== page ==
Sticking with it and motivating my husband
After several arguments, I finally convinced my husband to stick to Italian. I made an effort to increase his exposure to Italian cartoons. It was natural for Alberto to speak to him in a mixture of both languages, and initially he found it difficult to remember to keep to Italian when PP was replying to him in English. I tried to be supportive and remind him, and encourage him to use any situation as an opportunity to talk about what they were doing and feeling.
We saw results after just a few weeks.
We spent the summer with my husband’s family and this exposure possibly coupled with his age (now 3) meant that he consolidated further the concept that with Daddy he speaks in Italian, and with Mummy he speaks in English.
His Italian Now
PP started Italian preschool a few months ago. He speaks Italian with the other children, though the other mums have told me that their children sometimes come home with various English phrases and numbers they have learned from my son!
We follow OPOL. My son hears me speak Italian with my husband but he speaks with me exclusively in English.
With my husband, their conversations are now almost exclusively in Italian. During family conversations, we stick to our respective languages, with my son switching according to who he is addressing.
With others, I find things a bit awkward sometimes. Many Italians try to speak to him in English. (I found it quite ironic how I was being pressured to speak to him in Italian when the Italians themselves were using English!).
In social situations, I often speak in both languages especially if there are other children present. Peng Peng has never been upset with me if I speak in Italian at these times (though he tells me to speak English if I ever speak in Italian when we are alone). I look on these interactions as an opportunity to show PP how we can switch languages according to the situation.
Re-introducing Mandarin, The Birth Language
When I have dared say to anyone that I am looking into how to keep up Mandarin, his birth language, I have been met with responses such as: ‘The poor child’ and ‘Why?’ Interestingly, the social workers here mentioned that he should maintain his birth language while dropping English and concentrating on Italian.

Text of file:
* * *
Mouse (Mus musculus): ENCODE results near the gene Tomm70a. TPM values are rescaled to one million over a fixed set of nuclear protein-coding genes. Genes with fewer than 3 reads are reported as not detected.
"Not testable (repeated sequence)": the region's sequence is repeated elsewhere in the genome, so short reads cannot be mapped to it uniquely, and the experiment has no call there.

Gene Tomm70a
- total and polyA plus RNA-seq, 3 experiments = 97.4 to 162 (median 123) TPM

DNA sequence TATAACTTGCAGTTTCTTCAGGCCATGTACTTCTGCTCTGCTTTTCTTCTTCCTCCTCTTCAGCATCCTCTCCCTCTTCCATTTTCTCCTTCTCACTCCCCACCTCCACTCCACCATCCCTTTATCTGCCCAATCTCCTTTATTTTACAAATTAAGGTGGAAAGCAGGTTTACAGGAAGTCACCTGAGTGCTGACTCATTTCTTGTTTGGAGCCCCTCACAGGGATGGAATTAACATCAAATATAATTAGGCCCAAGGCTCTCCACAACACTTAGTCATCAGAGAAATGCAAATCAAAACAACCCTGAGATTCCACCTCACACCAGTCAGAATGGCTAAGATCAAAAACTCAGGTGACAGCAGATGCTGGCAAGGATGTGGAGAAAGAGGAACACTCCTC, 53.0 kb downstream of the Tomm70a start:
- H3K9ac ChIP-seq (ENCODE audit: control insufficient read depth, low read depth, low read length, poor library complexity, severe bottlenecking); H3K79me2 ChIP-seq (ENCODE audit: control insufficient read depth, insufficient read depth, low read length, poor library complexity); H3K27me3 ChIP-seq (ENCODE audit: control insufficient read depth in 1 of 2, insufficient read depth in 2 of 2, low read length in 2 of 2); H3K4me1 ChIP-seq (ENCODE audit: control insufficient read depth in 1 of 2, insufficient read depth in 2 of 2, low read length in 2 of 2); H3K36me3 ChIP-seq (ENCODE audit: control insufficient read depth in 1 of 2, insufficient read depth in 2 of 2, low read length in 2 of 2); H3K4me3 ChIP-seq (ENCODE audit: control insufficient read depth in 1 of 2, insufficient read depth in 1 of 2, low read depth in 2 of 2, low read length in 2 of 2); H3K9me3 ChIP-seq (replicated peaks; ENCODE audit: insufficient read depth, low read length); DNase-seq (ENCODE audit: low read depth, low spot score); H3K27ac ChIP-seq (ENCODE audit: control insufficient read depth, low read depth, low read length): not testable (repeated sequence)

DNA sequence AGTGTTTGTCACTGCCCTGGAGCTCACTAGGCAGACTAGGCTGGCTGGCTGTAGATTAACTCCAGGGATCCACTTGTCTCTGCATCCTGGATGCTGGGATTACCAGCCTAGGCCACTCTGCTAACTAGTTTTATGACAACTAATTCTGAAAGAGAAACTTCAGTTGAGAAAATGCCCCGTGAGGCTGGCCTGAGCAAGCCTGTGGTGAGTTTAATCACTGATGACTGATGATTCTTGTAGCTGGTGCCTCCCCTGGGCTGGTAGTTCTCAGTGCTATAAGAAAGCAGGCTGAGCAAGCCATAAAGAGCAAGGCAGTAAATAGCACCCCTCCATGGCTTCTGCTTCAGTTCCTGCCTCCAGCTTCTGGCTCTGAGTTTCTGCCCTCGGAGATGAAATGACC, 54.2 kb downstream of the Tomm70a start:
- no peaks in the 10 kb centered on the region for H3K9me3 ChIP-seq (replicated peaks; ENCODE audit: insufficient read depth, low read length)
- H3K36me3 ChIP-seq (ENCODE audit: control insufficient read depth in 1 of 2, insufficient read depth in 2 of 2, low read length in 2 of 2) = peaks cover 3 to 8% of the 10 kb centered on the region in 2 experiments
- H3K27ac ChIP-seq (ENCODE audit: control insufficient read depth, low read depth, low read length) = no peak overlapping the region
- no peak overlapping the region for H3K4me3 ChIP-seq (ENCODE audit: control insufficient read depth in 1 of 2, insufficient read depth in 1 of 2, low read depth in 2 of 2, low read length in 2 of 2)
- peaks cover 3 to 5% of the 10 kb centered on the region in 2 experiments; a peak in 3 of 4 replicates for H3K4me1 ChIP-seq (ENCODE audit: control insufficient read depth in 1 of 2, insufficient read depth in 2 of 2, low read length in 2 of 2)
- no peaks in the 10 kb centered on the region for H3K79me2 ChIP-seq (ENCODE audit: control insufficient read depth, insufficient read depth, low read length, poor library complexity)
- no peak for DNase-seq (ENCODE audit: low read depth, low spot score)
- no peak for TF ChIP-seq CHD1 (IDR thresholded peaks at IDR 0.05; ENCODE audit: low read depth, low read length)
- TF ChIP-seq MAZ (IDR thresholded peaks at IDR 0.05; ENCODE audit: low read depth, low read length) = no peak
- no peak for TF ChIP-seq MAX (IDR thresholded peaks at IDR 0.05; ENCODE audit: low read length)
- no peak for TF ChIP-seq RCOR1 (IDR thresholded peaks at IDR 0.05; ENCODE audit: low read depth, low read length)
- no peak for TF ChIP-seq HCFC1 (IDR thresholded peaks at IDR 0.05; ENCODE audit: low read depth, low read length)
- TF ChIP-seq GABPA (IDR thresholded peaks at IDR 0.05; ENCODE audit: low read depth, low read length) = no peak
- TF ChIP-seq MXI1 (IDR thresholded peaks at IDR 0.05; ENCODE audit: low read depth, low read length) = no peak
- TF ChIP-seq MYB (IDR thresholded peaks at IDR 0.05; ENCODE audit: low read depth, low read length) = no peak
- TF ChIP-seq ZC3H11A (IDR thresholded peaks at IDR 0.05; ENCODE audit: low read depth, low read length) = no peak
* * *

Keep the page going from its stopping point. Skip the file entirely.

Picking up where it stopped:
I am firmly convinced of the importance of maintaining PP’s Mandarin as a bridge to his heritage.
He will shortly be starting Mandarin lessons in a nursery school. In the future, I hope that he will attend a Chinese Saturday school to maintain links to his original language and culture, and to make friends with other Chinese children. I also intend to learn myself too.
At the moment, his only exposure to Mandarin is cartoons, songs etc. I also occasionally use a bilingual picture book with Internet pronunciation, but it’s a bit cumbersome.
I believe he still understands Mandarin to a certain degree. If someone has the patience to talk to him in Mandarin he sometimes answers ‘yes’ or ‘no’, but in English. As a family, we enjoy singing along to Mandarin songs in the car. I was quite moved when he sang ‘Happy Birthday’ in Italian, English and Mandarin at a party some months ago.
Our Little Linguist
Recently I have also started to introduce French, mainly through bedtime stories and music cds. French songs have become part of our daily family life now, and music has been fundamental. I started not expecting much, maybe just some passive understanding of a few words.
PP sometimes tells me the French word for such-and-such, and he interacts a little in French during stories and knows his numbers. He identifies with a book character and this seems to fuel his interest in French.
There is absolutely no language confusion. I feel I am nurturing an interest rather than making him do something he does not want.
At bedtimes, I often tell him goodnight and I love him in various languages. He will tell me ‘that’s German!’ and so on. We laugh. We play with languages. We enjoy them. I don’t want to force anything. I try to make it fun and natural.
Not Always an Easy Journey
It has been quite difficult. I have felt very lonely with little support on this journey to help my son become bilingual, but I feel we are on the right track. He has a language delay compared with his peers, however given his background, his hearing issues and that he has been with us only a year and a half I think he is amazing, and am not worried about it as long as he is continuing to make progress.
Many people assume that he will be overwhelmed, that it’s too many languages to cope with. Also, I think lots of people don’t grasp the importance of maintaining his heritage – he is now Italian, living in Italy so what’s the point?
I believe that the earlier he starts hearing and speaking Mandarin consistently again, the easier it will be for him. Hopefully it will feel a natural part of his life as he gets older.
I am generally keeping our French chats under wraps as I can’t deal with even more judgment and I don’t need other people’s blessings as to what and how I teach my son!
Some language is better than none
I feel very sorry when people feel discouraged or like failures when bringing up their children to be bilingual. So many people wonder whether it is ‘too late’ but my son can prove them wrong.
I have had a lot of criticism and moments of self-doubt, but I’m so glad I stuck with it. I don’t presume to tell anyone else that our way is the right or only way, but I would encourage parents to follow their instincts and not let other people dictate how they talk to their children.
To anyone who is feeling criticised or discouraged, stay strong, know that it will take time and effort. Even some language is better than none. For us, raising our son to be bilingual, but also keeping his birth language is important, even if others disagree. Just do what is right for you and your family.